A colleague of mine, Josh Offutt, tried an intriguing case of golf negligence this year. The case, Cook v. McKenzie, involved a golfer getting beaned in the skull by golf ball while he was on the practice green at Willow Creek Golf Club in Knoxville. The defendant, a sixty-year-old doctor from Knoxville, was chip balls onto the practice green from 25 to 50 yards away. According to testimony, Dr. McKenzie looked at the practice green before swinging his club and did not notice Cook until after he struck his ball. At that time, he noticed Cook wondering toward the pin. Dr. McKenzie yelled “heads up!” Unfortunately, Cook look up just in time to get hit square in the forehead by the incoming ball. He was knocked unconscious and suffered a minor head injury.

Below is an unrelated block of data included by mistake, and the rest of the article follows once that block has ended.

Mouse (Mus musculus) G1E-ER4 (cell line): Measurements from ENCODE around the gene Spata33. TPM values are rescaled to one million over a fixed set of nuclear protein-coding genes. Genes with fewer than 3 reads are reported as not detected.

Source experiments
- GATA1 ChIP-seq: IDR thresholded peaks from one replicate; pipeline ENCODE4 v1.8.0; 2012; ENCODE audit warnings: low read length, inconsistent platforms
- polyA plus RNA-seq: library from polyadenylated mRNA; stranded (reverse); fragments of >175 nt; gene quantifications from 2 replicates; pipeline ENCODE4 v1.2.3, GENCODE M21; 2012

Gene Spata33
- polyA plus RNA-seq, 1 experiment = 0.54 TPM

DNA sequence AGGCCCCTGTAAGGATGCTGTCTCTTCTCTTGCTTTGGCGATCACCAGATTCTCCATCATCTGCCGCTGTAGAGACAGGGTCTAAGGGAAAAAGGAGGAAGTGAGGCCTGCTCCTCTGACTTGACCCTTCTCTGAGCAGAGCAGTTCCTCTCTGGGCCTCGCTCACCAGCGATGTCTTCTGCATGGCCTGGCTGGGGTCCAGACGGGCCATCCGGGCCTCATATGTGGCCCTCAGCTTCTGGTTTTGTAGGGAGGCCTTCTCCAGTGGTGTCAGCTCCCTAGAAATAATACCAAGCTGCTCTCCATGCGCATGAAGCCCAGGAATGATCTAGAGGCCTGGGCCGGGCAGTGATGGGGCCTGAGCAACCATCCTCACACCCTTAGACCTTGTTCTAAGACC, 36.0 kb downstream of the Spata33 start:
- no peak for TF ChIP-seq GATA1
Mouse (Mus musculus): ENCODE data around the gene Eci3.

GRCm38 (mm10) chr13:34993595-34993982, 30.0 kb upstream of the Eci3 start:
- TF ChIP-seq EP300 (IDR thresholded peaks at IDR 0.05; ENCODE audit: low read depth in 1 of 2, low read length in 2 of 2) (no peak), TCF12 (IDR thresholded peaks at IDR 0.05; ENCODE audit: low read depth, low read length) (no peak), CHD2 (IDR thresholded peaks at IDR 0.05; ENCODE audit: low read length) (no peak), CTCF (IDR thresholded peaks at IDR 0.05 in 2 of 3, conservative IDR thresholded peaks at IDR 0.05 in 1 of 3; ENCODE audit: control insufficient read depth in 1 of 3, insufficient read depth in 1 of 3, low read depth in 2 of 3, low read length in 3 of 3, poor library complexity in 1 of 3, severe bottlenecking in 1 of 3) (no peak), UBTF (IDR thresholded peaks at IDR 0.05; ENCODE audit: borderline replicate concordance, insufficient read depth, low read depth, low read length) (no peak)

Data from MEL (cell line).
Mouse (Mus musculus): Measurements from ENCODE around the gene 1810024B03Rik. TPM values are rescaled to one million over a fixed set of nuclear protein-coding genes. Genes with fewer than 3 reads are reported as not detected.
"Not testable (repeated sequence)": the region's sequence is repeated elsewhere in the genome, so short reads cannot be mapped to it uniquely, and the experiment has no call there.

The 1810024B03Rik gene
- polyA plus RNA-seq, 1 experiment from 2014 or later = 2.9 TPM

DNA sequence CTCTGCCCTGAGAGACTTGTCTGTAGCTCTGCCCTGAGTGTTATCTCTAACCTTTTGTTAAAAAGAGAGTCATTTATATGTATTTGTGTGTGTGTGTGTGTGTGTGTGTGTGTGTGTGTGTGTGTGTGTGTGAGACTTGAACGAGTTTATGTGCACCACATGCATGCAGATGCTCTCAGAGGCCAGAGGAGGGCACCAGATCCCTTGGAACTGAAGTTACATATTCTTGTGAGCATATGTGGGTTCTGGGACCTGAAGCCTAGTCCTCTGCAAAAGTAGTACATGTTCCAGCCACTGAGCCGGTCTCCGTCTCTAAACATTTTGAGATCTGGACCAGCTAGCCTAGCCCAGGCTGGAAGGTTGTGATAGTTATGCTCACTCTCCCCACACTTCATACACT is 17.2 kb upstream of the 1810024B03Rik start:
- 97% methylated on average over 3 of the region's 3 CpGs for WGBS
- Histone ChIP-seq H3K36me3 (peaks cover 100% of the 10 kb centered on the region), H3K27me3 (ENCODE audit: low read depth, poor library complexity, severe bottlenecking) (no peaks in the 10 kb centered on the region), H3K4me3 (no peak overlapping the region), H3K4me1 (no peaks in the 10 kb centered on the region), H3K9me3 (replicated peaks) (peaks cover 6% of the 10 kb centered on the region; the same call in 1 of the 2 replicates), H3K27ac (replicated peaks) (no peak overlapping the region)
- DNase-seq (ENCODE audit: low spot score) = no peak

At trial, the defense elected not to call a “golf etiquette” expert, and instead, simply argued that Cook had a duty to look out for other golfers. After a day of proof, the jury quickly returned with its verdict, finding both parties equally at fault for not paying attention to their surroundings. As a result, under Tennessee’s comparative fault system, a defense verdict was entered and Cook took nothing. According to Mr. Offutt, none of the jurors were golfers. Still, in the end, this Knoxville jury got it right. All golfers have an equal responsibility to pay attention on course. Coming from a rookie golfer who makes regular use of mulligans, I feel better knowing I won’t lose my house over a wayward shot.